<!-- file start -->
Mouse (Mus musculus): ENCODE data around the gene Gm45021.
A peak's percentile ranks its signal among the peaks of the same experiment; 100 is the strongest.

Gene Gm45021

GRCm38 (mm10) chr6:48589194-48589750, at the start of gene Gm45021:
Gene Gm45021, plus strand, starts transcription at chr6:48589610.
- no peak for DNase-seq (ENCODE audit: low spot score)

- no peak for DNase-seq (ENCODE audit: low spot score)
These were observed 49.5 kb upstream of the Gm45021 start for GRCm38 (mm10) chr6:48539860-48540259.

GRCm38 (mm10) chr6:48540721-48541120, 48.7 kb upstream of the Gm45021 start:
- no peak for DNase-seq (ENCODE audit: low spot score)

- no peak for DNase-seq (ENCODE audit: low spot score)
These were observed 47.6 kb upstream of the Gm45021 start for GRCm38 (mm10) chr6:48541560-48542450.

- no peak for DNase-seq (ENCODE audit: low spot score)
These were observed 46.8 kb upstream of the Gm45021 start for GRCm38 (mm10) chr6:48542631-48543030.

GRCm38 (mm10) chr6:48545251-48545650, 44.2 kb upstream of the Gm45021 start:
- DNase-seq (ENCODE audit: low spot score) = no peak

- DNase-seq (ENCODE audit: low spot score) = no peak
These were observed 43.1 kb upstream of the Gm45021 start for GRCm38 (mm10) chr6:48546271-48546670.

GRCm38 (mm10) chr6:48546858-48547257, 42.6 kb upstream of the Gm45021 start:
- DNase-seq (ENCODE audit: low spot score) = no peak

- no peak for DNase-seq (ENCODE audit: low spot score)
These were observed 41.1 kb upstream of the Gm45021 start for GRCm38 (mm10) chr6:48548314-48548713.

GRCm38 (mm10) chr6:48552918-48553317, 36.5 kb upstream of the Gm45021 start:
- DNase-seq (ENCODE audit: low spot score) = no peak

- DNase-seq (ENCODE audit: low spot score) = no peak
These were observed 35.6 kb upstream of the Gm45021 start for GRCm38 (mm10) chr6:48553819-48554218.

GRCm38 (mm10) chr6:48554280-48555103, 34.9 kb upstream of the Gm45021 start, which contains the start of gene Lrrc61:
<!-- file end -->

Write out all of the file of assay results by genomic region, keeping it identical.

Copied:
Mouse (Mus musculus): ENCODE data around the gene Gm45021.
A peak's percentile ranks its signal among the peaks of the same experiment; 100 is the strongest.

Gene Gm45021

GRCm38 (mm10) chr6:48589194-48589750, at the start of gene Gm45021:
Gene Gm45021, plus strand, starts transcription at chr6:48589610.
- no peak for DNase-seq (ENCODE audit: low spot score)

- no peak for DNase-seq (ENCODE audit: low spot score)
These were observed 49.5 kb upstream of the Gm45021 start for GRCm38 (mm10) chr6:48539860-48540259.

GRCm38 (mm10) chr6:48540721-48541120, 48.7 kb upstream of the Gm45021 start:
- no peak for DNase-seq (ENCODE audit: low spot score)

- no peak for DNase-seq (ENCODE audit: low spot score)
These were observed 47.6 kb upstream of the Gm45021 start for GRCm38 (mm10) chr6:48541560-48542450.

- no peak for DNase-seq (ENCODE audit: low spot score)
These were observed 46.8 kb upstream of the Gm45021 start for GRCm38 (mm10) chr6:48542631-48543030.

GRCm38 (mm10) chr6:48545251-48545650, 44.2 kb upstream of the Gm45021 start:
- DNase-seq (ENCODE audit: low spot score) = no peak

- DNase-seq (ENCODE audit: low spot score) = no peak
These were observed 43.1 kb upstream of the Gm45021 start for GRCm38 (mm10) chr6:48546271-48546670.

GRCm38 (mm10) chr6:48546858-48547257, 42.6 kb upstream of the Gm45021 start:
- DNase-seq (ENCODE audit: low spot score) = no peak

- no peak for DNase-seq (ENCODE audit: low spot score)
These were observed 41.1 kb upstream of the Gm45021 start for GRCm38 (mm10) chr6:48548314-48548713.

GRCm38 (mm10) chr6:48552918-48553317, 36.5 kb upstream of the Gm45021 start:
- DNase-seq (ENCODE audit: low spot score) = no peak

- DNase-seq (ENCODE audit: low spot score) = no peak
These were observed 35.6 kb upstream of the Gm45021 start for GRCm38 (mm10) chr6:48553819-48554218.

GRCm38 (mm10) chr6:48554280-48555103, 34.9 kb upstream of the Gm45021 start, which contains the start of gene Lrrc61: